A Narrative History of the Maculot Battalion Part I - Batangas History, Culture and Folklore A Narrative History of the Maculot Battalion Part I - Batangas History, Culture and Folklore

A Narrative History of the Maculot Battalion Part I



The Fil-American Irregular Troops (FAIT) was a large guerrilla organization formed by the retired American officer Hugh Straughn. It had many units operating around Luzon, including Batangas. Among this was the Maculot Battalion which operated in the town of Cuenca, Batangas. The unit was among those that were officially recognized as elements of the Philippine Army in the service of the Armed Forces of the United States in the Western Pacific during World War II. In this document1, a historical account of the Maculot Regiment is provided as part of the requirements for its application to be officially recognized as an element of the Philippine Army in the service of the United States Forces in the Western Pacific.

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Guerrilla Files



: Narrative history of the Macolot Regiment.
: To the General Headquarters,
Philippine Army

Immediately after the outbreak of the Pacific War, the undersigned left his home in Batangas, Batangas, and evacuated to the barrio of Bayoyoñgan, Talisay, with his family. While in this locality, the idea of organizing a Guerrilla Unit came to his mind, primarily to help in the preservation of peace and order, protection of public interest and, secondly, to have a force prepared to cooperate with the American forces in their fight for the preservation of democracy and the right of the small nations to live an independent existence. Convinced of the wisdom of the plan, he proceeded to Cuenca.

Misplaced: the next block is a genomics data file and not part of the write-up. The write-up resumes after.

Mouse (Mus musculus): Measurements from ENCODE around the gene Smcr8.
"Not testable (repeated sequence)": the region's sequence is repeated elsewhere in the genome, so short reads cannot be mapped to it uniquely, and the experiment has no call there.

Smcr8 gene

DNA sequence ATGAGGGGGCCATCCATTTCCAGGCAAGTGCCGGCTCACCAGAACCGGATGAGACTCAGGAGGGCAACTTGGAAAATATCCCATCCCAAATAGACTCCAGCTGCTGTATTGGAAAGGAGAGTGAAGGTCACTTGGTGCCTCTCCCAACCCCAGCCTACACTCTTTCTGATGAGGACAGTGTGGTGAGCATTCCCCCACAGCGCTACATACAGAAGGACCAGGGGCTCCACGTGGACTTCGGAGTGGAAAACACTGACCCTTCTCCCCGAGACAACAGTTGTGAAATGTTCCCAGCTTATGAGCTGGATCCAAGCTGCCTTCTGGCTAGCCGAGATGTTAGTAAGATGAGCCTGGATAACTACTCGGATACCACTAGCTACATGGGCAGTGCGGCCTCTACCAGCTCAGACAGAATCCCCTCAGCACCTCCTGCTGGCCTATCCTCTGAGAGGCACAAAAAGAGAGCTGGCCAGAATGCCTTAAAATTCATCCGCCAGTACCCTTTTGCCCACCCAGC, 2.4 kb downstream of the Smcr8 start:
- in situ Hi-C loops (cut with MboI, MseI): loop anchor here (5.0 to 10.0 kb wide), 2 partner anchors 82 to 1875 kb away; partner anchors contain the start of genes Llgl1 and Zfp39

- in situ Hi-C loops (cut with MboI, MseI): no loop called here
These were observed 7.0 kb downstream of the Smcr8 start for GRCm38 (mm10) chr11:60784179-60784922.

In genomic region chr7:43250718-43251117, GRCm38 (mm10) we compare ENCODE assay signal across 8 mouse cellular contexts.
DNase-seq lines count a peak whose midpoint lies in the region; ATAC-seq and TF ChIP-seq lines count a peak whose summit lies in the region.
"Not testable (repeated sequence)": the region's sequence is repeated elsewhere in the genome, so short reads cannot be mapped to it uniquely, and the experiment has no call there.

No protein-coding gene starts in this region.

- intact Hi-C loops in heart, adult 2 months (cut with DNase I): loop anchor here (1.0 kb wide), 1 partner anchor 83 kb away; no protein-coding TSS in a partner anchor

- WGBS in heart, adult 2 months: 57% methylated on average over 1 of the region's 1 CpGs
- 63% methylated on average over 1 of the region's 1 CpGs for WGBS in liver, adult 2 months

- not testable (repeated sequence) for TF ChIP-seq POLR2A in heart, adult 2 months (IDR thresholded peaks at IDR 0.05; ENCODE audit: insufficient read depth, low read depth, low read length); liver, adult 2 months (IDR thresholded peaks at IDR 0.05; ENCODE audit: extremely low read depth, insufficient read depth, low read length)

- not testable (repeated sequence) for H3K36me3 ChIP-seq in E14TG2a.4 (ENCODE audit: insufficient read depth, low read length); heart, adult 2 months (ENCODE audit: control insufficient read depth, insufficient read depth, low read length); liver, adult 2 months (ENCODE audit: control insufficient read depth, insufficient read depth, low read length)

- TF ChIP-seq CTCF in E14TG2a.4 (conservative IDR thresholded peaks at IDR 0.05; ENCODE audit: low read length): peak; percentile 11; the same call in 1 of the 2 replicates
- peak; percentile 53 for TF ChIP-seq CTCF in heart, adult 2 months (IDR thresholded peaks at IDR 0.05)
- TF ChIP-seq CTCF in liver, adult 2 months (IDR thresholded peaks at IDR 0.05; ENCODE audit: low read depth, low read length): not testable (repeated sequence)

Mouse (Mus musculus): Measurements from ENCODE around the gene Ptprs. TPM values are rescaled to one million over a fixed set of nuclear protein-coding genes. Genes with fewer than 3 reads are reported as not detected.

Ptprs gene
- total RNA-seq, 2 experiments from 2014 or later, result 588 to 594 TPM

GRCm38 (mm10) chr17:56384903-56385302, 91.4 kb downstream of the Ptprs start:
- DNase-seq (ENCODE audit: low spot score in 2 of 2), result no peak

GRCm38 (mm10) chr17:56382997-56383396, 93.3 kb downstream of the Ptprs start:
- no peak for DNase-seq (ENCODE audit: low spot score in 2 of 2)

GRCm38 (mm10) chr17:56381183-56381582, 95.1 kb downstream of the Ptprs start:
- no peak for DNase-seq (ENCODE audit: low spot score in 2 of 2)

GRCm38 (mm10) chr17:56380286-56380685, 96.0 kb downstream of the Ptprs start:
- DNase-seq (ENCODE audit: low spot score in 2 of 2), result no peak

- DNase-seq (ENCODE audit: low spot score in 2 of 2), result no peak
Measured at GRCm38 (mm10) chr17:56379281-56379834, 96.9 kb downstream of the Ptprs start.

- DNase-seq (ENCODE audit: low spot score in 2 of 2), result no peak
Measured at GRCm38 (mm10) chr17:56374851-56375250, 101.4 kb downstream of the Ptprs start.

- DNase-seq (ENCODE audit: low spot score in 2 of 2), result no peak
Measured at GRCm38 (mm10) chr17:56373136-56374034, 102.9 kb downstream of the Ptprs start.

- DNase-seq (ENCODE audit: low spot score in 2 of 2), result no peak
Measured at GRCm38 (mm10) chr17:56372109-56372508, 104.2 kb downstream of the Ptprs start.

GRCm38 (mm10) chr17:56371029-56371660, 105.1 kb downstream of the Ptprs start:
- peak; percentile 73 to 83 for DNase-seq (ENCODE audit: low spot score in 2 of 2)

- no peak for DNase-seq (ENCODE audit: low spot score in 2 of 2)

It was in the month of February, 1942 when he left Bayoyoñgan for Cuenca, and upon arrival at the place, he started a whispering campaign to win supporters of his plan. Encouraged by the spontaneous response of those to whom the idea was revealed, he immediately proceeded to organize the staff of officers with instruction to proceed in the enlistment of men for their respective companies. By May, 1943, the number of officers and enlisted men constituting a Regiment of four (4) Battalions including the Headquarters Battalion was completed.

In April, 1942, just a few days after the fall of Bataan, an incident of interest worthwhile mentioning in this narrative because of its relation with the organization was the arrival at Bayoyoñgan of four American officers, namely: Capts. Farrel and Gregory and Lts. Kramer and Georgensen, who escaped from Bataan. Being one of the fifteen prominent persons in the abovementioned barrio who took care of said officers while hiding in the mountain, the undersigned with his fourteen companions became wanted by the Japanese Military Police in Lipa, Batangas, the matter having been reported by the Sakdals in Bayoyoñgan. From that time, great precaution had to be taken to avoid discovery by the Japanese of the existence of the organization. In spite of the secrecy of movements, the organization became known to the Japanese authorities thru the activities of their spies. There was no other alternative left but to hide in the mountain of Cuenca with a few of his men. While thus hiding, he traveled secretly from place to place to wit: San